At Fan Expo Boston 2022, DC Comics co-publisher Dan Didio gave a panel on creating the perfect comic book pitch. When pitching DC, Didio clarifies that you want to avoid saying that you have “a radical idea that’s going to change everything we know about the superhero” without ever putting pen to paper.
Whether you’re pitching to a large publisher or embarking on an indie project, here are some essentials to include in your pitch.
Creators will need a “Logline” or single sentence summary of your story that identifies the protagonist their wants and obstacles. The Logline is like your north star and can be used during the creative process to make sure the project is going in the right direction to reach its destination.
Under the Logline should be the Outline. The Outline contains the beginning, middle, and end and summarizes everything important that happens in the story. Don’t bury the lead or keep plot-twists secret from your editor.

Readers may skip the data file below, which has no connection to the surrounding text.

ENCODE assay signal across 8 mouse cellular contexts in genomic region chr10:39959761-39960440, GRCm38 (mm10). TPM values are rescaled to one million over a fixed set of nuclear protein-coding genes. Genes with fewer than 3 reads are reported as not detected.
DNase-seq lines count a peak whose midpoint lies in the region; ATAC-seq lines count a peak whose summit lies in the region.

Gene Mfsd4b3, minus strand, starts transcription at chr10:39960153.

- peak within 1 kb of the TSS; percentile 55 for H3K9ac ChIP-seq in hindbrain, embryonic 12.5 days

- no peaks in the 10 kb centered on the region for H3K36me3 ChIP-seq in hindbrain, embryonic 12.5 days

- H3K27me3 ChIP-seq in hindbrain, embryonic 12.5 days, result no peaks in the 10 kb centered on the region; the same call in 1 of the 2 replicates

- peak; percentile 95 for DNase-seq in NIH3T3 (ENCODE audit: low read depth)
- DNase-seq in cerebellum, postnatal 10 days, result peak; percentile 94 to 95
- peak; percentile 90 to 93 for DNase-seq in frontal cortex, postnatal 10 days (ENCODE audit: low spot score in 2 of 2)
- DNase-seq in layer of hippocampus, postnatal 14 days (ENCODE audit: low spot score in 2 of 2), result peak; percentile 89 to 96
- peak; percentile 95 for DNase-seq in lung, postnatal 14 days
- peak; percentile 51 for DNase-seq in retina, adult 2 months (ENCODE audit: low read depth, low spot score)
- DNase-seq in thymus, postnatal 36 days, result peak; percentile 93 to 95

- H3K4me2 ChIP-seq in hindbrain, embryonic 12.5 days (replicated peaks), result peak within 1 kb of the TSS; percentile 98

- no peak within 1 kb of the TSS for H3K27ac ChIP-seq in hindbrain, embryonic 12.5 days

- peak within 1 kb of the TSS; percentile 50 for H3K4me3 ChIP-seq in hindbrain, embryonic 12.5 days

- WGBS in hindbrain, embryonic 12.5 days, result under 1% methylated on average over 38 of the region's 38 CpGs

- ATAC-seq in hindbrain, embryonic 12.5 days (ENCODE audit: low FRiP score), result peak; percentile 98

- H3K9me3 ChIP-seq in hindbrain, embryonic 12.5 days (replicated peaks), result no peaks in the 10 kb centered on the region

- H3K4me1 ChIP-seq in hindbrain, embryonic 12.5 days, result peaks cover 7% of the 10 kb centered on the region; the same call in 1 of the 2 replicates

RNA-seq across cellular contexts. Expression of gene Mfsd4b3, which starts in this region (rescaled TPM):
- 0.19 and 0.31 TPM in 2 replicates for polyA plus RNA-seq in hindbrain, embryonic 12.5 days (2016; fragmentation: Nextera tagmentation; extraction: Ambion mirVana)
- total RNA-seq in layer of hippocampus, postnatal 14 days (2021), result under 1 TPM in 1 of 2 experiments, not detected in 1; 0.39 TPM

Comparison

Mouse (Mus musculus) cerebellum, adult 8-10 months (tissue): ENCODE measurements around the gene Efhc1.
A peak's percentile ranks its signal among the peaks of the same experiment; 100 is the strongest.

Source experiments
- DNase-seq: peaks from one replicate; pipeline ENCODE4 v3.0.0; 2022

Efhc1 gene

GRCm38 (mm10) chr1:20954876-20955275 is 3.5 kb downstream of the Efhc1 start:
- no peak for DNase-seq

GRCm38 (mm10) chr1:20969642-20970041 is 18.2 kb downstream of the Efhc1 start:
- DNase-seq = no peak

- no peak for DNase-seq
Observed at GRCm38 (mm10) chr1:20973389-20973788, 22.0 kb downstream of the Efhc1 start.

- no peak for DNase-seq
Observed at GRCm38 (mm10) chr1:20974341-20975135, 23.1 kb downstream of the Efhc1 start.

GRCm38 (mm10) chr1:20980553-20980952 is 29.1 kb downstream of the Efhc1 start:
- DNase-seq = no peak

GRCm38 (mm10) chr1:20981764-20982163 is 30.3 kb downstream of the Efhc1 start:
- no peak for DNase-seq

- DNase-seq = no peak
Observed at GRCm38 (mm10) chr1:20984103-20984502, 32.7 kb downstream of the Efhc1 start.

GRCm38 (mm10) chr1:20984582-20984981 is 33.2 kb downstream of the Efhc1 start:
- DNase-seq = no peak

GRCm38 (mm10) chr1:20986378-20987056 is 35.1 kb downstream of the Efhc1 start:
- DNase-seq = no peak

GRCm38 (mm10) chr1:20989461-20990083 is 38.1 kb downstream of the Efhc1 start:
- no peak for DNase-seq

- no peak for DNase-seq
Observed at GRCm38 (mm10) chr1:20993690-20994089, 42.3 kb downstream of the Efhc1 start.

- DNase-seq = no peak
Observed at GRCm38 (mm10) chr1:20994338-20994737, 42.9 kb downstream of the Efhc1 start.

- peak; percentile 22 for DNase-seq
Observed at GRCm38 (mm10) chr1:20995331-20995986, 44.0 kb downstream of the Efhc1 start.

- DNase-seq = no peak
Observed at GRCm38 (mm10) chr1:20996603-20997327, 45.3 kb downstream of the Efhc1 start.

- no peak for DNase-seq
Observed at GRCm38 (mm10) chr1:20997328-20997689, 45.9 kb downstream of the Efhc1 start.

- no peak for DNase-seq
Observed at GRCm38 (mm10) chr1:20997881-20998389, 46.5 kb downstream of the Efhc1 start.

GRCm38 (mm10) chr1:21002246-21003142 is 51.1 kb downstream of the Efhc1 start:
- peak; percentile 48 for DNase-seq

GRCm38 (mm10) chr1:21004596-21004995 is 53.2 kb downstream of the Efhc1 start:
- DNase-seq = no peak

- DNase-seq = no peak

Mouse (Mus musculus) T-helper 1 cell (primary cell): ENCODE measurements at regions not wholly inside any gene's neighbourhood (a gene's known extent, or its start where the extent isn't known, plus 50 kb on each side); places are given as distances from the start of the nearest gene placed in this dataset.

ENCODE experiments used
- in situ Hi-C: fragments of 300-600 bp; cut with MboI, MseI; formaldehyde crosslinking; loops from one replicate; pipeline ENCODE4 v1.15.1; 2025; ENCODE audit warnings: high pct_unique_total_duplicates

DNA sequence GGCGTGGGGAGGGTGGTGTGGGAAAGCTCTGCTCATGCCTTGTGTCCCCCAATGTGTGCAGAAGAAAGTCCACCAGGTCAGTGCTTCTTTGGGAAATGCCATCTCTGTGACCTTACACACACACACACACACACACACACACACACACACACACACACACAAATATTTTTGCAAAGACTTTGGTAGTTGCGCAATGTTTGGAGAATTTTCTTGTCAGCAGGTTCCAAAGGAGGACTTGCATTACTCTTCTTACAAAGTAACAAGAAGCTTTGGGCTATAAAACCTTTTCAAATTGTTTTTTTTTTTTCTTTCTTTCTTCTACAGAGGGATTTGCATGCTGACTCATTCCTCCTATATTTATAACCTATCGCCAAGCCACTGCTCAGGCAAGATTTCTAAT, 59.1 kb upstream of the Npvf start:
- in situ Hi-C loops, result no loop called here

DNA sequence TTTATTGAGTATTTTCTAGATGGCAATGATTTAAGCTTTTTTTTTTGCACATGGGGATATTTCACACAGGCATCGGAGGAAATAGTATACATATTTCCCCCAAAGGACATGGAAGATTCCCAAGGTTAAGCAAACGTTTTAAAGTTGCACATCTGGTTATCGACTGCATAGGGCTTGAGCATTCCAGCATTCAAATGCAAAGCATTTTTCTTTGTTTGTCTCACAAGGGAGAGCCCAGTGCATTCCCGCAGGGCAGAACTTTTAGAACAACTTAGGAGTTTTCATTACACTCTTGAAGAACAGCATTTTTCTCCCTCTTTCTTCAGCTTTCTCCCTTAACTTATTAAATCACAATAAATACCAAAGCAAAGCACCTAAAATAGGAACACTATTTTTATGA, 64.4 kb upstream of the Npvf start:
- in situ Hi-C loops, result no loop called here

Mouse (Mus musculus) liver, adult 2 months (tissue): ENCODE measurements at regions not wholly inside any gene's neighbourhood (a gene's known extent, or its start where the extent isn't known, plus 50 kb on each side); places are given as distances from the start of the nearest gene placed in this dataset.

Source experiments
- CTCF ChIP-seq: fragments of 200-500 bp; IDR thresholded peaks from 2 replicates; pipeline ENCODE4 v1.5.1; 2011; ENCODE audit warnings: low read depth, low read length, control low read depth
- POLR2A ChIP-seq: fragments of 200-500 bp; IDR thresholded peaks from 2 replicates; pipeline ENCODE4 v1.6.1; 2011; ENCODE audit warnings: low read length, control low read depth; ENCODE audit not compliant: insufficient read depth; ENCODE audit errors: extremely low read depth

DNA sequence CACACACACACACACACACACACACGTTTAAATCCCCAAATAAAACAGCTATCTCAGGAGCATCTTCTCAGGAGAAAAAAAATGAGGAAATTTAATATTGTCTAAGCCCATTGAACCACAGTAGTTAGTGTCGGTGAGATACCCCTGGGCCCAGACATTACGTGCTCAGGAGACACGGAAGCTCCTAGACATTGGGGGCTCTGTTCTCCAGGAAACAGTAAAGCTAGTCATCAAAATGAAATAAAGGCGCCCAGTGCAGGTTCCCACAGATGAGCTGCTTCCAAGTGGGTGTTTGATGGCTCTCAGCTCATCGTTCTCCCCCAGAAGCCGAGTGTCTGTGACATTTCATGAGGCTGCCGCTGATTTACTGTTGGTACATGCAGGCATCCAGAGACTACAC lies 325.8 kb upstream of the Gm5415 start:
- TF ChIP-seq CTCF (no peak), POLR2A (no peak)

If your comic is an ongoing series, you should give sample episodes also known as “springboards.” Ongoing series live or die by a strong lead character and their supporting character dynamics. Make sure your lead character is well-defined and that every supporting character elevates your lead.
Didio gives examples of the self-contained and ongoing story models. The Simpsons is ongoing where the characters never age and the story never ends. Harry Potter, is self-contained where the characters age-up with the readers and there’s a definitive ending.
Once you have a logline, an outline, character descriptions/dynamics and sample episodes, it becomes easier for an editor, publisher, or potential collaborator to understand whether your story is going to be a good fit.
In closing, Didio makes a bold statement as the former co-publisher of DC Comics, claiming that the superhero genre is no longer king. Aspiring creators should match the genre style to the story instead of trying to force a story into a style. He also encourages people to put what’s unique about themselves into the pitch, only showing their best and finished work in a portfolio.